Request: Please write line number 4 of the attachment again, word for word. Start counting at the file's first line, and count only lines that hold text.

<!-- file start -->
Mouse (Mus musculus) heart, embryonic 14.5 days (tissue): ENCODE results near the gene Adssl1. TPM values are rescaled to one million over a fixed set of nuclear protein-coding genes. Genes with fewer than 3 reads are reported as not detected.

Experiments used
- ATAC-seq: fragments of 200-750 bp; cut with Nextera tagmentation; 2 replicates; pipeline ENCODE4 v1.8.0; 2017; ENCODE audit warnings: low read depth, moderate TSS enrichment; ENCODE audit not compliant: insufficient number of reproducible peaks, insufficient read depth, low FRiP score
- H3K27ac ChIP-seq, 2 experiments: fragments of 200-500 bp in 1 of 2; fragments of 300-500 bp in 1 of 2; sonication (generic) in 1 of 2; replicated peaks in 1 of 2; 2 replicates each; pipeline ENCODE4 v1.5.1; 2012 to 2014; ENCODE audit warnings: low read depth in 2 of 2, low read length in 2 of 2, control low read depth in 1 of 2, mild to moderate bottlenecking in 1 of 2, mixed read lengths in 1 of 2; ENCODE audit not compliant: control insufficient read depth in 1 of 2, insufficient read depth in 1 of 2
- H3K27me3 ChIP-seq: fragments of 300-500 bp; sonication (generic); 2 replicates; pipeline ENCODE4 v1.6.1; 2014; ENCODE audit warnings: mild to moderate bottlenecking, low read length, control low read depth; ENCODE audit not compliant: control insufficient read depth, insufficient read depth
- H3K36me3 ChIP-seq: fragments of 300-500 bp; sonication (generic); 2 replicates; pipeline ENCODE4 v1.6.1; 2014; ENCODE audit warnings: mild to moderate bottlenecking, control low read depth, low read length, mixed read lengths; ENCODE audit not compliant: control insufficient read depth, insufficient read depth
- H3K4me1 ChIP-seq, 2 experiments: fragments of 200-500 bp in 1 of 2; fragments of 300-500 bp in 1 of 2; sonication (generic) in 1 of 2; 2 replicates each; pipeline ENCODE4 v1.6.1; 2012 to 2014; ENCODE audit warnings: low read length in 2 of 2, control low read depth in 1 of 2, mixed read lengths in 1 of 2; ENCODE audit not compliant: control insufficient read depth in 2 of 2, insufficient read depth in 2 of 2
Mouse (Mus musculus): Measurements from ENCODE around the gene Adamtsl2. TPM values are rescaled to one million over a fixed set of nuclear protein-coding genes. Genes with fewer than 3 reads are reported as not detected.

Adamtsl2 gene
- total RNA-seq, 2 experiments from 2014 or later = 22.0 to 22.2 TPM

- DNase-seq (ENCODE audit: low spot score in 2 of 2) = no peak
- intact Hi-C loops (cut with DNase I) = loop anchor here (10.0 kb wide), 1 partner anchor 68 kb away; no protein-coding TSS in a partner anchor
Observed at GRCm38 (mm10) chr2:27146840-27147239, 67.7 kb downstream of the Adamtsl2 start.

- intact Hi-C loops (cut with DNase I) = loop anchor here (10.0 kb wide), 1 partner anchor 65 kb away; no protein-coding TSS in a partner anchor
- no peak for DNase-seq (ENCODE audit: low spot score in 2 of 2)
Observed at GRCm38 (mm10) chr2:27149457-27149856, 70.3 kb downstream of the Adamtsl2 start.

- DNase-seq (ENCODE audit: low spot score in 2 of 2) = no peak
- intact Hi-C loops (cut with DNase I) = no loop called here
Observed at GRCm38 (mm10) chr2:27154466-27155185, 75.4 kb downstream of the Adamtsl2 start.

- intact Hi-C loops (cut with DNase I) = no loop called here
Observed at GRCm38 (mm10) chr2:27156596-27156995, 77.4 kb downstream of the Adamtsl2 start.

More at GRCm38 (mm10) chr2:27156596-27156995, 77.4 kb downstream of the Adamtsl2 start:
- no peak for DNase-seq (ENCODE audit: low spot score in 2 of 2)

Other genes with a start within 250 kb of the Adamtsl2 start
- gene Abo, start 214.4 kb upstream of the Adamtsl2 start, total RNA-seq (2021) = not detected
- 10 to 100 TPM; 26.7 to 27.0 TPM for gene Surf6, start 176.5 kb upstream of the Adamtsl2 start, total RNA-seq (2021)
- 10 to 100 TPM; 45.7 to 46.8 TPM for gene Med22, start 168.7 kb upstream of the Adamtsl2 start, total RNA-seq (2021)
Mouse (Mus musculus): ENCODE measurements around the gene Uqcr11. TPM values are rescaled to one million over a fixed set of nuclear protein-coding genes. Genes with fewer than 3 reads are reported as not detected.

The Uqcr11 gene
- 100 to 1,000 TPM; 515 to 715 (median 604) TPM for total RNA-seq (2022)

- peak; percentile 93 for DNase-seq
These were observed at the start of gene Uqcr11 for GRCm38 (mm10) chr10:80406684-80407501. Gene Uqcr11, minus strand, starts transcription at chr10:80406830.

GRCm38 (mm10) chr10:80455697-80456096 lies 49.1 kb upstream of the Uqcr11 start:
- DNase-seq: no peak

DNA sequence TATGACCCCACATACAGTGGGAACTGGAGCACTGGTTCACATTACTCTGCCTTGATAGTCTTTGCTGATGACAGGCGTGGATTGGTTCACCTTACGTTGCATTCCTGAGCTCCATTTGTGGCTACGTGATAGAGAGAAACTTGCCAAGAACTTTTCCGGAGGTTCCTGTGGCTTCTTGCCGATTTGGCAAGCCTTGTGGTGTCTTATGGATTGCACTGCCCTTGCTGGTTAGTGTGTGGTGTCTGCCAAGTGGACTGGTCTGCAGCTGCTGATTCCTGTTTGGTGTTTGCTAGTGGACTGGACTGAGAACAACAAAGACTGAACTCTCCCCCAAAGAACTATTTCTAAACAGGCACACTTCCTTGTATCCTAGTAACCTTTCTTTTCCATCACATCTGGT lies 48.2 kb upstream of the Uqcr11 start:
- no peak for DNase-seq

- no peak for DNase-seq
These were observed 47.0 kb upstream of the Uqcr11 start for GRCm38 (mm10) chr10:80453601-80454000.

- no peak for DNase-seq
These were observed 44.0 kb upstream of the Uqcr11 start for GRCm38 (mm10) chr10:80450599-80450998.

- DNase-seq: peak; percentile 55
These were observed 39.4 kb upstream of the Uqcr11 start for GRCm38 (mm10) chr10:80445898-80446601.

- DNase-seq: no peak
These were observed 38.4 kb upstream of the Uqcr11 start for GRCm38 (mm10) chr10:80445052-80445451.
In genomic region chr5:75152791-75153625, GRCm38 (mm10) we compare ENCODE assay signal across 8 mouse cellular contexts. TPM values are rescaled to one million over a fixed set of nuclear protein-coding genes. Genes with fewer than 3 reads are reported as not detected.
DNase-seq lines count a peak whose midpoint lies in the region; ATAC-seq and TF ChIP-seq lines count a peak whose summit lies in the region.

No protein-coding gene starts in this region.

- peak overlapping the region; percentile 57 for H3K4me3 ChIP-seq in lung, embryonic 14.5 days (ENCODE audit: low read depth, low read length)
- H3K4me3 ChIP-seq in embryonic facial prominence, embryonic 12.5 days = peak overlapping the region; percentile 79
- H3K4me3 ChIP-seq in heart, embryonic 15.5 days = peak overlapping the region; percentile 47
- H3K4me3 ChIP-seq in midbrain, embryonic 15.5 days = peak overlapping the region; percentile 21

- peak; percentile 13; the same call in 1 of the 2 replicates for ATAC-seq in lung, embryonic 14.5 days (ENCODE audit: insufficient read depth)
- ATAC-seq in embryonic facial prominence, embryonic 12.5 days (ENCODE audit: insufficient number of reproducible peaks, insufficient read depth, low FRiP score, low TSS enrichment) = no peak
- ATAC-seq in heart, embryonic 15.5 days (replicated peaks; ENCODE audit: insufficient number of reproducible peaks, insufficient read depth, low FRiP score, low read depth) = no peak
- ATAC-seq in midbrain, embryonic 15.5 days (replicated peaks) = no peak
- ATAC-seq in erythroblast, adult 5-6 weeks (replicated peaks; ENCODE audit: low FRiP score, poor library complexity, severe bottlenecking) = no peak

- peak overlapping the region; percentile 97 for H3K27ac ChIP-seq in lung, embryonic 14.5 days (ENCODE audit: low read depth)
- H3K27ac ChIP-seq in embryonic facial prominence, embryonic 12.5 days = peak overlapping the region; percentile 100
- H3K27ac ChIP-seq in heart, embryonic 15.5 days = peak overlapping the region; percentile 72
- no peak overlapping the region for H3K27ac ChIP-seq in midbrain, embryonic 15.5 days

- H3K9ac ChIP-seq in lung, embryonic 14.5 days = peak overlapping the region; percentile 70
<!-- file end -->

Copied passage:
- H3K27ac ChIP-seq, 2 experiments: fragments of 200-500 bp in 1 of 2; fragments of 300-500 bp in 1 of 2; sonication (generic) in 1 of 2; replicated peaks in 1 of 2; 2 replicates each; pipeline ENCODE4 v1.5.1; 2012 to 2014; ENCODE audit warnings: low read depth in 2 of 2, low read length in 2 of 2, control low read depth in 1 of 2, mild to moderate bottlenecking in 1 of 2, mixed read lengths in 1 of 2; ENCODE audit not compliant: control insufficient read depth in 1 of 2, insufficient read depth in 1 of 2